And all of that proposed wind power?  To reach the grid, “Billions of dollars in transmission expansion and upgrades would be needed to connect large amounts of remote wind energy to demand centers.” 

The 2014 REO shows that the time for solutions to our energy problems is now.  It also shows that limiting those solutions won’t solve our problem.

Northern Pass can be a significant contributor to building a reliable, renewable energy future for New England.  Hydro power is a renewable energy that is available when the grid needs it.  It is not susceptible to pipeline constraints like natural gas, and, in the case of Northern Pass, will reduce our carbon emissions by up to 5 million tons.  Furthermore, there is no single project proposed in the region that will supply as much power as Northern Pass:  1,200 megawatts, enough to power a million homes.

Northern Pass should not be the only solution.  Diversity is key to ensuring a reliable energy future.  As the report puts it, “It will take continued collaboration and a concerted effort from the ISO, the industry, and policymakers to keep our evolving power system on a reliable and efficient course.”

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It Takes All Kinds (of energy projects…)

Think back to your sixth grade science class and what you learned about problem solving.  First, you had to identify the problem.  Then you came up with ideas on how to solve that problem.  After that, you got to work on solutions.

New Hampshire and New England have identified the problem: our energy portfolio is dangerously reliant on natural gas, putting customers at risk for unpredictable prices because of pipeline constraints.  And with several power plants retiring in the next few years, there may be a shortfall of available energy.

Energy developers and policy makers are coming up with ways to solve this problem, proposing new generation, transmission projects, and natural gas pipeline expansions.  While all new energy projects face challenges, they should each be weighed as part of a broad solution to ensure there’ll be enough power to meet our near- and long-term needs.

Report: Gas pipeline not enough to avert New England energy crisis
(Union Leader)
The New England governors are looking for ways to pay for significant natural gas pipeline, seeking an additional billion cubic feet of capacity a day available to the region.  But as this Union Leader article points out, that won’t be enough.  One analyst writes, “Electricity prices have routinely doubled this winter … These prices have closed New England mills for weeks on end, strained home budgets and burdened New England’s economy uniquely among regions in the nation.”  (Read the analyst report from Competitive Energy Services referenced in the article here.)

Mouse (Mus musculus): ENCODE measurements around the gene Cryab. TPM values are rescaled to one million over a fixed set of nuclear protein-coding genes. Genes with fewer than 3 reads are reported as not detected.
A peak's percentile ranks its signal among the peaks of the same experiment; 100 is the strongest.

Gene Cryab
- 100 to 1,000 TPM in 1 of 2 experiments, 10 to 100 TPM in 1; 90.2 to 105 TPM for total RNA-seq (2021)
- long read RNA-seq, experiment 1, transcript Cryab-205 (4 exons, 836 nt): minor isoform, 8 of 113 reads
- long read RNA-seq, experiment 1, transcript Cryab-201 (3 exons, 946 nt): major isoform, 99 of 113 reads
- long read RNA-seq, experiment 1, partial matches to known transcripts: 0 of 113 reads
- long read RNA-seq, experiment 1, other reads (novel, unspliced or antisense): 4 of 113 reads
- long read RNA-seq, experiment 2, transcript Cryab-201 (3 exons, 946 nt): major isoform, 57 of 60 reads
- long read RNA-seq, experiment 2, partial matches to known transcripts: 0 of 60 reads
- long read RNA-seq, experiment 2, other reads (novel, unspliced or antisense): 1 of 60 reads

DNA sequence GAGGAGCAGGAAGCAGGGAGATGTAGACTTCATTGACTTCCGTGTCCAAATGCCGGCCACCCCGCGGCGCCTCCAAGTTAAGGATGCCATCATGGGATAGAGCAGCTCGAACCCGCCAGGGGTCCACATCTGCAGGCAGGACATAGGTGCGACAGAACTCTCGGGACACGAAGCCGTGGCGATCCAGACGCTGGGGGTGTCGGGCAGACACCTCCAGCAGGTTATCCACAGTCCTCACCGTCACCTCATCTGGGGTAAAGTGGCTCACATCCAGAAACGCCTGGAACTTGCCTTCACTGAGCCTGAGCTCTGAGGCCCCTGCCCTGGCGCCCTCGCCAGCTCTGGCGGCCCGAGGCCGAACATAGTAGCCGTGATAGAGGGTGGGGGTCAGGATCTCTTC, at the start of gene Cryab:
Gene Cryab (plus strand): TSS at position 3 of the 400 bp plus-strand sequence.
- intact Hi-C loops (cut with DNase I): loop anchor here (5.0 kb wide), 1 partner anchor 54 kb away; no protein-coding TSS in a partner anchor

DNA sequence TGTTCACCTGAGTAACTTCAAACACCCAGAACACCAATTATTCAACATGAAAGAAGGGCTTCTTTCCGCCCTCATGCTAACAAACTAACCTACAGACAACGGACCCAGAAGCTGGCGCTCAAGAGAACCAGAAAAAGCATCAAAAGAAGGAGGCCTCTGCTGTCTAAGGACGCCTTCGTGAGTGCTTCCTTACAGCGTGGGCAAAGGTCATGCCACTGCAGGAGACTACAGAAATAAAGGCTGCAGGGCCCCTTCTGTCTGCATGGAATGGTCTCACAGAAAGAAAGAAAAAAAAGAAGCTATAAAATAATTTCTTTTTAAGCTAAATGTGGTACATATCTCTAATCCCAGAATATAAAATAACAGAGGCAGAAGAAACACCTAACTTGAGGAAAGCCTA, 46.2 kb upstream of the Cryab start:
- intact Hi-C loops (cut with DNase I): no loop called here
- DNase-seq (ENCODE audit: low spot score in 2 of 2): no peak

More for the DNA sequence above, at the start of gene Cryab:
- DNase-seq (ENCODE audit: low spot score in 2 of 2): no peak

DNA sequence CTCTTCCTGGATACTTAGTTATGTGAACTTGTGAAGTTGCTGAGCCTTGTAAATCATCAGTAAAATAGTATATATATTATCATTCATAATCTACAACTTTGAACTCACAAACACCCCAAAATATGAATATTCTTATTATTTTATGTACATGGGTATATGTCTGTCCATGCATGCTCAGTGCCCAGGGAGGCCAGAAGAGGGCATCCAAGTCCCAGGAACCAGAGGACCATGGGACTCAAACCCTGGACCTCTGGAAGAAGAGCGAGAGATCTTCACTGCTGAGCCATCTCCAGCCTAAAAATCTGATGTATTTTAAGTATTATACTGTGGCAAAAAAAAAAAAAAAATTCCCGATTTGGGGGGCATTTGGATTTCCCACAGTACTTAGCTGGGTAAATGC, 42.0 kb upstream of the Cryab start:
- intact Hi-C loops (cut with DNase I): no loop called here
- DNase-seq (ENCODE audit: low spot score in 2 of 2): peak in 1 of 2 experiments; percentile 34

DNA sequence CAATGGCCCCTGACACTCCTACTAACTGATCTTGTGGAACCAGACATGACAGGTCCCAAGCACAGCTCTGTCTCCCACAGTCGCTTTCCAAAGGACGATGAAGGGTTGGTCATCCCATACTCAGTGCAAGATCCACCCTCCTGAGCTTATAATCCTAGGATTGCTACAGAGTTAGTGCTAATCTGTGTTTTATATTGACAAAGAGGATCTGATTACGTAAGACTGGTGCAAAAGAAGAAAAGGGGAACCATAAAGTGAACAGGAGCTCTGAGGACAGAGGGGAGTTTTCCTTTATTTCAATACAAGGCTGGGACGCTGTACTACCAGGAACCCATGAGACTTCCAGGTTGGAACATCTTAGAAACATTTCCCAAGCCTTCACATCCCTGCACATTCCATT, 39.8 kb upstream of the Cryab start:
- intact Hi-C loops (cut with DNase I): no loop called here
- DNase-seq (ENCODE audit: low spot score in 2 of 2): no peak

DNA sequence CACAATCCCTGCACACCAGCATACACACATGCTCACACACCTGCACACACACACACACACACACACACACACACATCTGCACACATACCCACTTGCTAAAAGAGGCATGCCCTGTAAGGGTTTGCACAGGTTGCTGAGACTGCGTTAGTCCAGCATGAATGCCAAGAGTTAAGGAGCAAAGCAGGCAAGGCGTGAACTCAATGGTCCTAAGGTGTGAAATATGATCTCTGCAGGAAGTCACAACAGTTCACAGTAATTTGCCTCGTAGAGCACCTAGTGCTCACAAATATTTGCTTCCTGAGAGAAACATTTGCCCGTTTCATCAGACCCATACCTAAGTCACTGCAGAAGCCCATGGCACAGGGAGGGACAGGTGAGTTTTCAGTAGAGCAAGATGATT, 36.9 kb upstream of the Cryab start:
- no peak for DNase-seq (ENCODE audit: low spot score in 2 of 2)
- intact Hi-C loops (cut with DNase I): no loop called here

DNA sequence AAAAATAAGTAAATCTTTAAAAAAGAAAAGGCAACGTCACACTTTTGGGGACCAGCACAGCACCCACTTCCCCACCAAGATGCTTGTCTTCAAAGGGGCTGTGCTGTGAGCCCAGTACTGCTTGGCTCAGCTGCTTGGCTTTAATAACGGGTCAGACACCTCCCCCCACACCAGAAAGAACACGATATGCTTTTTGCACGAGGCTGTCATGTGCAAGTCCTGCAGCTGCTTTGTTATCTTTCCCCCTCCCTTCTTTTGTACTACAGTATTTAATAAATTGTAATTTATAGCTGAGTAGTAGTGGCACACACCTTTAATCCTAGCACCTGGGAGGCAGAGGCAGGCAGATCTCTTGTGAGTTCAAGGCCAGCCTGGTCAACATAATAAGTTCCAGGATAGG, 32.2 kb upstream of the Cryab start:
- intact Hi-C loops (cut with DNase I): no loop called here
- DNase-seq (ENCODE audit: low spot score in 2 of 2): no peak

Maritimes and Northeast Pipeline owner wants to retrofit pipeline to bring gas from south (Bangor Daily News) & Tennessee Gas launches open season for New England pipe expansion (Platts)
These two articles show natural gas suppliers that have proposed building off of existing infrastructure to bring more natural gas to New England, a region that has been suffering from pipeline constraints.  But neither of these plans alone will be enough to lower prices and fill the projected deficit of energy in the region.

Quadrupling solar energy use in Mass.
(NECN)
The state of Massachusetts recently announced its intent to double the amount of solar energy it generates from 400 megawatts to 1,600 megawatts at a cost of as much $1billion over the next 20 years.  That works out to be a little more than dollar a month per utility customer.  But as MA Energy and Environmental Affairs Secretary Rick Sullivan says in this NECN interview, doing nothing will be far more costly than investing in solar and other renewable sources.

UPDATE:  Energy Developers Critical, Environmentalists Hopeful On SEC Reform
(NHPR)
Last week we drew your attention to a new bill, SB 245, which spells out reforms to the Site Evaluation Committee.  The first hearing on that bill was Wednesday and this NHPR report sums up what happened.  There was also a hearing on SB 200, which would mandate burying transmission lines along state transportation corridors.  The AP report on that can be found here

We are constantly reminded of the fact that there is no one solution.  In order to build a diverse, reliable and, preferably, clean portfolio, New England will need to welcome a diverse set of reliable and clean energy sources.  We believe Northern Pass should be a part of that.